Saturday, September 25, 2004

The migrants continue to come through. My Iraq list will soon be over 100 species.

On Thursday I had to drive a few soldiers to the helipad to get them on a flight. I took 45 minutes extra to check a few spots for birds.

On the far side of the base there is a small pond next to a modular water-treatment plant. The pond is about 1/2 an acre and was dug this spring. Now some reeds have grown up around it and I've started noticing some shorebirds, mostly stilts.

When I checked it out there was a nice selection of shorebirds including a life bird for me. There were a dozen black-winged stilts, two spur-winged plovers, a common sandpiper and my new life bird, a great snipe. All were very cooperative and I drove my humvee right up to the bank and watched the birds from 20 feet away.

At the laundry pond in addition to the usual species I saw another new species, a group of three ferruginous ducks. The males are all reddish brown with a white belly and white on their wings when they fly. I also saw some sand martins (Bank Swallows) for the first time in Iraq.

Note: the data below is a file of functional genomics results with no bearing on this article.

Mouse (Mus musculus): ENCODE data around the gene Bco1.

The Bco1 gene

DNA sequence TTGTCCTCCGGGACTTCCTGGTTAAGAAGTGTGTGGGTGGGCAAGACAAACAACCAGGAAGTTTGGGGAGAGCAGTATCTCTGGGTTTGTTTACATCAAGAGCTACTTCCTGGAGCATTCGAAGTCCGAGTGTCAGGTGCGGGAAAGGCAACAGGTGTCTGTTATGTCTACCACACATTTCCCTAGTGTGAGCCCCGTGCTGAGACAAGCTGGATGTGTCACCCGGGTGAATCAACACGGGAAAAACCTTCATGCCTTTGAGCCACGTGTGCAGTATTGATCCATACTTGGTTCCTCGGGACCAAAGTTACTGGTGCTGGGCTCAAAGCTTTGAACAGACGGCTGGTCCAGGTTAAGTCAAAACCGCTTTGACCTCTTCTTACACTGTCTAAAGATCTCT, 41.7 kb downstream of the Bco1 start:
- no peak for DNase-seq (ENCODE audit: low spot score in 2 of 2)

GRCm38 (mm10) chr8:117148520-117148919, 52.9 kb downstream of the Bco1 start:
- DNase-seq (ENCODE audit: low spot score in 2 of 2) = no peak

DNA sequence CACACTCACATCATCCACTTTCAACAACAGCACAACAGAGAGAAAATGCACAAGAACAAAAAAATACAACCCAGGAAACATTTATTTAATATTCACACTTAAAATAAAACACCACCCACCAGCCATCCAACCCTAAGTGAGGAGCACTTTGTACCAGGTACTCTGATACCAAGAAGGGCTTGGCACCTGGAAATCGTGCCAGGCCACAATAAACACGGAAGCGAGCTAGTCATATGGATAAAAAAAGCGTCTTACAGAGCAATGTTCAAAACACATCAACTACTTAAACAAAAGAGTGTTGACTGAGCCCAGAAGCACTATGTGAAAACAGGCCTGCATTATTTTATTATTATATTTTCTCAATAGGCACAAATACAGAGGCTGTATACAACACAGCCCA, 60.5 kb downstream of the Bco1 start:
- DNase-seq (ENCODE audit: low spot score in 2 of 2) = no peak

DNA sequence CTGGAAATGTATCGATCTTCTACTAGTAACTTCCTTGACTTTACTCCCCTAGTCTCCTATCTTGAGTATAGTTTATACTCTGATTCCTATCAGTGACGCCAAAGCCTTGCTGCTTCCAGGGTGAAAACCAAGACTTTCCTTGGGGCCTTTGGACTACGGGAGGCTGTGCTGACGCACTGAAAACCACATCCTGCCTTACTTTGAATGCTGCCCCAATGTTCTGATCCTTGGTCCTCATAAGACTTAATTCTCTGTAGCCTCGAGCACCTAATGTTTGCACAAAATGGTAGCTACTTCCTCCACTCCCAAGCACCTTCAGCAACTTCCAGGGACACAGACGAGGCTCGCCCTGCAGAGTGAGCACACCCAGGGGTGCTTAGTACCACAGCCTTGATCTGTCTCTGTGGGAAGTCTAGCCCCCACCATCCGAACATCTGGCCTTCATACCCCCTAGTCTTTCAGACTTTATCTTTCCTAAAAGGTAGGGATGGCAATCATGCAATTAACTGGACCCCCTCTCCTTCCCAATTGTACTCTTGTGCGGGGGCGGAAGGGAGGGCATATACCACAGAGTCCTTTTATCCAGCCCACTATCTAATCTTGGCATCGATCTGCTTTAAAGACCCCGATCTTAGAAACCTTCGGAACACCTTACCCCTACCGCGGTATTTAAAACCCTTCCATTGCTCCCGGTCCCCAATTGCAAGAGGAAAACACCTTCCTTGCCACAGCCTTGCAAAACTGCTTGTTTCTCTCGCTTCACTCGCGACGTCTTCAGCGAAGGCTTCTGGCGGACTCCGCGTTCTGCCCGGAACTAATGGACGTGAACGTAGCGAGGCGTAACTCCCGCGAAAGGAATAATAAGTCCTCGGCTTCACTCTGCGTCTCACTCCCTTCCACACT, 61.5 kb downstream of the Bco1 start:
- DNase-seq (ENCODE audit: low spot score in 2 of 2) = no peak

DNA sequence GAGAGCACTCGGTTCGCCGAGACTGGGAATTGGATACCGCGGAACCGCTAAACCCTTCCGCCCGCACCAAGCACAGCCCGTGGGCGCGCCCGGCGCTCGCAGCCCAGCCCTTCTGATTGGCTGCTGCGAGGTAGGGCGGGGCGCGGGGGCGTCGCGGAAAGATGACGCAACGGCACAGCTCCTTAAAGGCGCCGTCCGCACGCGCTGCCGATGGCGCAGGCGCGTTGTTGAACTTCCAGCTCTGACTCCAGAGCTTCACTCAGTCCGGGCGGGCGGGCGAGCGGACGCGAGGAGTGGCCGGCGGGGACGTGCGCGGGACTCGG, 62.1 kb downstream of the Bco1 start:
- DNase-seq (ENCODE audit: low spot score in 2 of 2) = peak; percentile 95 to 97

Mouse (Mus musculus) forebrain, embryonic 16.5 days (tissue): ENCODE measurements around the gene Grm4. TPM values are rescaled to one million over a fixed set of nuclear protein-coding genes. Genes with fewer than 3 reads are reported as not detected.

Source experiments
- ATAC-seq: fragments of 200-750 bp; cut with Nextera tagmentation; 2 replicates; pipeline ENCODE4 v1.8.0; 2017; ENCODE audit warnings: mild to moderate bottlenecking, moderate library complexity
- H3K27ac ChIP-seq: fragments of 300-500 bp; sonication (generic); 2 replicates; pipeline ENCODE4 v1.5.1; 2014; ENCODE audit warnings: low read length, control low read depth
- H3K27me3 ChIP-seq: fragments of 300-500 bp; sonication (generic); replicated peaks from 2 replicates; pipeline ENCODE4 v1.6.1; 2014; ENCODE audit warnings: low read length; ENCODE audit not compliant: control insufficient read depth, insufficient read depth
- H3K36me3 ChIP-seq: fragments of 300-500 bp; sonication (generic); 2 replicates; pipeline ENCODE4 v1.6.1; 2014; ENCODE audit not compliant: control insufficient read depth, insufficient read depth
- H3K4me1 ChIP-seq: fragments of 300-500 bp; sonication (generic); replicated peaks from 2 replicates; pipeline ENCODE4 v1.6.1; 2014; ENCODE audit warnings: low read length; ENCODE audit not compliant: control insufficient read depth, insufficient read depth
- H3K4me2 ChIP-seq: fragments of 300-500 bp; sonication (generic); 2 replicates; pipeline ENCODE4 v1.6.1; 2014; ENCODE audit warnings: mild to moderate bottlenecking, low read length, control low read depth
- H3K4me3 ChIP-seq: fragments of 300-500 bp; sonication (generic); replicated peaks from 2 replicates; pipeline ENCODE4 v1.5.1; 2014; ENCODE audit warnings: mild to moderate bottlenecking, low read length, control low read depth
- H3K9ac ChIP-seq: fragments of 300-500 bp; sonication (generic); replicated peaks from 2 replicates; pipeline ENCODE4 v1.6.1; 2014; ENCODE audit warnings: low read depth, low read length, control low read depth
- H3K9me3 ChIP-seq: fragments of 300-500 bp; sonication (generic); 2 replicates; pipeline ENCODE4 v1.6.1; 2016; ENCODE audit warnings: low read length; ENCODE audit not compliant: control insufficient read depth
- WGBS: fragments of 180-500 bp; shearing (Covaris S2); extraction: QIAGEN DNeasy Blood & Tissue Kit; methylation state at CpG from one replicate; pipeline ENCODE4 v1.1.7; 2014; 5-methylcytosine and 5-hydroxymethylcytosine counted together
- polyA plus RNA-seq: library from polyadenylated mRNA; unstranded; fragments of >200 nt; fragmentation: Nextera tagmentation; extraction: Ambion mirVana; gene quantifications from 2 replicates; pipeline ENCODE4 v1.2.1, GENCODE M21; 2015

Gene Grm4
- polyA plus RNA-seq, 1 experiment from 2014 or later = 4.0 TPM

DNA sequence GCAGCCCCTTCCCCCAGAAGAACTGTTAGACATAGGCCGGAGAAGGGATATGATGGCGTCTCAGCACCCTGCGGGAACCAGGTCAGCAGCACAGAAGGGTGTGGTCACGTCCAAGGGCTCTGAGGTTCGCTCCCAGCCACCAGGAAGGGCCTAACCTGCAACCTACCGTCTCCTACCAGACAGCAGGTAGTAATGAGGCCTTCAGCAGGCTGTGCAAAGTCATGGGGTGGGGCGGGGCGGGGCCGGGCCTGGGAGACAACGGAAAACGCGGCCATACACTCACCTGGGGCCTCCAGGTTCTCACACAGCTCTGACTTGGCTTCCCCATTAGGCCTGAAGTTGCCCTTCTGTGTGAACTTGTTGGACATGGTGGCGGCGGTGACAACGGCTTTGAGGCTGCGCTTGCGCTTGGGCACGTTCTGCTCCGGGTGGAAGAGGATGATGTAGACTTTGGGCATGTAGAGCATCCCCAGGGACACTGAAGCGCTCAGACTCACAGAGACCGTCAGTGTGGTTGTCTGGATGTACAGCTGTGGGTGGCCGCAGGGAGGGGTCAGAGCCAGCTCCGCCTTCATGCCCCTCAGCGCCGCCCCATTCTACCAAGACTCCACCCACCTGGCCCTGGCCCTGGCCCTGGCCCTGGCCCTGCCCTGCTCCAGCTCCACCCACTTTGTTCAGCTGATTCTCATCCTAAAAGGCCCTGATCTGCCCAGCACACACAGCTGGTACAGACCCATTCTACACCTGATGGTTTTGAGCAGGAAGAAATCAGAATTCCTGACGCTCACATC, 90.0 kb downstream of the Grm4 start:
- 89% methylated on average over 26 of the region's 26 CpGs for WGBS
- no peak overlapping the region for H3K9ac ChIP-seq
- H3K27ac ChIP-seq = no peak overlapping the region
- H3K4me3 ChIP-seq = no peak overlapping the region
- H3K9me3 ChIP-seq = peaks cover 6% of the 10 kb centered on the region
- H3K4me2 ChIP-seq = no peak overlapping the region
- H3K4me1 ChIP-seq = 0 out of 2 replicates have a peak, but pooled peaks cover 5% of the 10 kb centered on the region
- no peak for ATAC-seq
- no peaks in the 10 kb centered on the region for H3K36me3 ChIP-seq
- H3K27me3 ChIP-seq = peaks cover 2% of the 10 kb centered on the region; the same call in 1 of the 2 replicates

Driving around the perimeter I checked the flooded areas near the fence for more shorebirds. I turned up some red-wattled plovers and my third new bird of the day a white-tailed plover.

Some passerines were perched on the fence. I saw a flock of common babblers, a migrant spotted flycatcher and my final new bird of the day an isabelline wheatear.

September 23rd Birdlist 1230-1330

Little Grebe - 4
Great-crested Grebe - 1
Little Egret - 4
Mallard - 3
Northern Shoveler - 2
Marbled Teal - 4
Ferruginous Duck - 3
Moorhen - 2
Black-winged Stilt - 12
Spur-winged Plover - 3
Red-wattled Plover - 4
White-tailed Plover - 1
Great Snipe - 1
Common Sandpiper - 1
White-winged Black Tern - 10
Rock Dove - 15
Wood Pigeon - 4
Collared Dove - 6